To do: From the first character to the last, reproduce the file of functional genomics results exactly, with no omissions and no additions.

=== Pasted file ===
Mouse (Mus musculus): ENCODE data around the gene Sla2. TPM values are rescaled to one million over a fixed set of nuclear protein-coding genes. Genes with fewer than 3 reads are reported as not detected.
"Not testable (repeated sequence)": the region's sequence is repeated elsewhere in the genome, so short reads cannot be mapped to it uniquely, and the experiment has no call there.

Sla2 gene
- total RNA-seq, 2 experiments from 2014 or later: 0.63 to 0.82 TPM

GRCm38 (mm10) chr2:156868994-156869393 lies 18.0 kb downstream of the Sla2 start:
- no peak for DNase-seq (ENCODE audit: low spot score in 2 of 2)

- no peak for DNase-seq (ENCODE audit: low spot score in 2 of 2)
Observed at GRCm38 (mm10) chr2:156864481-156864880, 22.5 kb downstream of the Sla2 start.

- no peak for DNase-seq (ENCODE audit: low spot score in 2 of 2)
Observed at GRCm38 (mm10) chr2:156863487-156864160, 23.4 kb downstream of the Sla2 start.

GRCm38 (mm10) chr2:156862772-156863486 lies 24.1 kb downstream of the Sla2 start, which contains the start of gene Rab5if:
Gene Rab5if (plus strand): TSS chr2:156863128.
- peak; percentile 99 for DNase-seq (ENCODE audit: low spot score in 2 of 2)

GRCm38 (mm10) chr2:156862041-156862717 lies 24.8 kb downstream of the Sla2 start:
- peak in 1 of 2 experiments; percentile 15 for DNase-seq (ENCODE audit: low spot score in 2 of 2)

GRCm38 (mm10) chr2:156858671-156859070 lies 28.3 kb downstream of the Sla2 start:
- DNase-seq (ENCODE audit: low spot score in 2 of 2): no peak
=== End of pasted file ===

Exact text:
Mouse (Mus musculus): ENCODE data around the gene Sla2. TPM values are rescaled to one million over a fixed set of nuclear protein-coding genes. Genes with fewer than 3 reads are reported as not detected.
"Not testable (repeated sequence)": the region's sequence is repeated elsewhere in the genome, so short reads cannot be mapped to it uniquely, and the experiment has no call there.

Sla2 gene
- total RNA-seq, 2 experiments from 2014 or later: 0.63 to 0.82 TPM

GRCm38 (mm10) chr2:156868994-156869393 lies 18.0 kb downstream of the Sla2 start:
- no peak for DNase-seq (ENCODE audit: low spot score in 2 of 2)

- no peak for DNase-seq (ENCODE audit: low spot score in 2 of 2)
Observed at GRCm38 (mm10) chr2:156864481-156864880, 22.5 kb downstream of the Sla2 start.

- no peak for DNase-seq (ENCODE audit: low spot score in 2 of 2)
Observed at GRCm38 (mm10) chr2:156863487-156864160, 23.4 kb downstream of the Sla2 start.

GRCm38 (mm10) chr2:156862772-156863486 lies 24.1 kb downstream of the Sla2 start, which contains the start of gene Rab5if:
Gene Rab5if (plus strand): TSS chr2:156863128.
- peak; percentile 99 for DNase-seq (ENCODE audit: low spot score in 2 of 2)

GRCm38 (mm10) chr2:156862041-156862717 lies 24.8 kb downstream of the Sla2 start:
- peak in 1 of 2 experiments; percentile 15 for DNase-seq (ENCODE audit: low spot score in 2 of 2)

GRCm38 (mm10) chr2:156858671-156859070 lies 28.3 kb downstream of the Sla2 start:
- DNase-seq (ENCODE audit: low spot score in 2 of 2): no peak